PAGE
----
I received a copy of this graphic novel free on NetGalley
The School for Good and Evil meets Dread Nation in this subversive original graphic novel where race, history and magic collide.
When St. Ivory Academy, a historically white wizarding school, opens its doors to its first-ever black student, everyone believes that the wizarding community is finally taking its first crucial steps toward inclusivity. Or is it? When Tom Token, the beneficiary of the school’s “Magical Minority Initiative,” begins uncovering weird clues and receiving creepy texts on his phone, he and his friend, Lindsay, stumble into a conspiracy that dates all the way back to the American Civil War, and could cost Tom his very soul.
Gorgeous art style combines with quirky reimagining of a magical school built on white supremacy in this inventive and quirky graphic novel. Tom Token, the first black mage to be admitted to historically white magical academy St Ivory’s, is blazing a trail as the herald of change in magical racism. But once he gets to the school, concepts of race and privilege are entrenched, and there is far more to his admission than there seems. Historical figures make appearances as Tom tries to figure out what’s happening in the school. Mystery texts, weird clues, and a new friend who becomes substantially more woke over the course of the book combine to make a story that’s fun, fresh, and enjoyable, despite being steeped in horrendously racist narrative.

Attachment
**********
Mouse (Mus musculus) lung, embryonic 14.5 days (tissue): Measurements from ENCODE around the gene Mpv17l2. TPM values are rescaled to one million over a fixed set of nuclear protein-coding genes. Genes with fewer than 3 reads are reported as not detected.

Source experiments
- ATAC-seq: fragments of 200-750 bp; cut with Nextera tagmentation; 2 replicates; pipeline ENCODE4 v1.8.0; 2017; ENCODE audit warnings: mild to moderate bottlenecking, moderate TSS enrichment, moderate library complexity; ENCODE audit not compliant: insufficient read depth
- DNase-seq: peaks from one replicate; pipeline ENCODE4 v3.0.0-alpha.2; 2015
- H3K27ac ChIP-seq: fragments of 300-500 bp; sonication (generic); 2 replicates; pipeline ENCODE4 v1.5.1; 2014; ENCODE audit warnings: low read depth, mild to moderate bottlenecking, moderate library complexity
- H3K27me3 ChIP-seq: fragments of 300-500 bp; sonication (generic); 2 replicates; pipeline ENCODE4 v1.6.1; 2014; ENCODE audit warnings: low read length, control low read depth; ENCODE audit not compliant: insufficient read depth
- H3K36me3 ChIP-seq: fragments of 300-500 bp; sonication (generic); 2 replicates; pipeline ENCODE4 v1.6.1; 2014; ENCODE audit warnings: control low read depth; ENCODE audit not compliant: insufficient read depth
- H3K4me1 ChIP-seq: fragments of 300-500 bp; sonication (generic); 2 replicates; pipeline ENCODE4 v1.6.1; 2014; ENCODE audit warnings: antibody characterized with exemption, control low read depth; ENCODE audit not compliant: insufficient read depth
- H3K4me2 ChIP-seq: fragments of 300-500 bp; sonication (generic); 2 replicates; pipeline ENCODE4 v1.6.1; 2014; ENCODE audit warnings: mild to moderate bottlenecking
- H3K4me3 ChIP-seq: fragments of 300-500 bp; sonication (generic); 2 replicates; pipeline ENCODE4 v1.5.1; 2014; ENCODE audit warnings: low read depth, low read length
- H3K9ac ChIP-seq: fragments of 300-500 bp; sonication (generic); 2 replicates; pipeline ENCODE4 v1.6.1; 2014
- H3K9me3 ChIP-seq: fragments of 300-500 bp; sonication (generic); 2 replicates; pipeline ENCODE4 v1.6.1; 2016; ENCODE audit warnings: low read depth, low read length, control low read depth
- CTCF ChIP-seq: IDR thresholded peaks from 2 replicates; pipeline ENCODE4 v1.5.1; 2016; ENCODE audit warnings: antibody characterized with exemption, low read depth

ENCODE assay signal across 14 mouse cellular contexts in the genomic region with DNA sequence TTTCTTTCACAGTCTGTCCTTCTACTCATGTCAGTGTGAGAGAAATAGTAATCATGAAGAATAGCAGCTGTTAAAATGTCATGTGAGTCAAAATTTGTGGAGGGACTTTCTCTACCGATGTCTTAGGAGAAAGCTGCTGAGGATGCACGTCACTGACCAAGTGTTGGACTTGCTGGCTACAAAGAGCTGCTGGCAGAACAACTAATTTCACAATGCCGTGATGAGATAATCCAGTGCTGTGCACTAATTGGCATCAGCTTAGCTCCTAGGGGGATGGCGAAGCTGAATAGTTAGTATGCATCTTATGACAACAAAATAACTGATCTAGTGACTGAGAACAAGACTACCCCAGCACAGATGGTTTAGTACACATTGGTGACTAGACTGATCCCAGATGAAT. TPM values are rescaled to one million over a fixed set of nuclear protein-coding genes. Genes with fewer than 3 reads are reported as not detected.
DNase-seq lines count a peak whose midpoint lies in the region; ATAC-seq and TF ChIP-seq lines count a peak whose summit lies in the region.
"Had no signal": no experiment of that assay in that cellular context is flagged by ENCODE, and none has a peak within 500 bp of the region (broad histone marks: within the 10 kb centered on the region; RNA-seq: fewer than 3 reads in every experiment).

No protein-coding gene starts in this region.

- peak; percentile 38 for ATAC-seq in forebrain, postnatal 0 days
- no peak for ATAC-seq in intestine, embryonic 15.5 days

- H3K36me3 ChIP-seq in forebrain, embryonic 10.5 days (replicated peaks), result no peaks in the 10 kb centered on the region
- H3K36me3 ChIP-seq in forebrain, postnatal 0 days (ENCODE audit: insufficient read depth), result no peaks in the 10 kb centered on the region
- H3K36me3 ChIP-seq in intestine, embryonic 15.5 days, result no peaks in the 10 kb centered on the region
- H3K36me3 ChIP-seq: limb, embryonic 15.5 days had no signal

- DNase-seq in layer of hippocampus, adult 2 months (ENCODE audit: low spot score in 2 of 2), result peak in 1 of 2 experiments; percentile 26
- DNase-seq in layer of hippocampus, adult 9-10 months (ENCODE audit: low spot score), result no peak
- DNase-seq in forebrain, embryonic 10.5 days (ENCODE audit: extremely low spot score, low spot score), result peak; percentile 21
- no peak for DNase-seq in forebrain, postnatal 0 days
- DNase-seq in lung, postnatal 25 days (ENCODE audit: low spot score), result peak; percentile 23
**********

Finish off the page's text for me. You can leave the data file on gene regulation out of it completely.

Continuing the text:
Daniel Barnes has written an original and quirky #ownvoices story (the racism elements, not the magic… I think). St Ivory’s academy is steeped in overt racism, from the name of the school to the uniforms of the staff (Klan uniforms) and there are subtle and outright references to racist history peppered throughout the book (Tom’s pet crow is called Jim, so…). The narrative of Tom uncovering a conspiracy in the school which is much deeper than it appears gives a great chance to examine entrenched attitudes of racism, while Lindsay’s journey as she befriends Tom and joins in his quest allows us to see the nasty associations that follow her by virtue of her choice of friends. The magical system in the book feels underdeveloped, however, and narrative development feels like it’s sacrificed for the sake of compelling visuals in fight scenes. There’s loads of really great stuff in here, and the art style complements the fresh and modern narrative style. The whimsical nature of the content belies the depth of examination of race and racism that’s visible here, which gives a great contrast to the book. The opening pages at least feel a lot like Malorie Blackman’s Noughts and Crosses, with the elements of ground-breaking race relations moves, and the difficulty of being a trailblazer. There’s lots to enjoy here, but at times the story felt shallow and underdeveloped, particularly in the closing pages. A very enjoyable story with beautiful visuals and some deep themes to examine, but a scope that I felt was a little too ambitious to fit comfortably within the pages.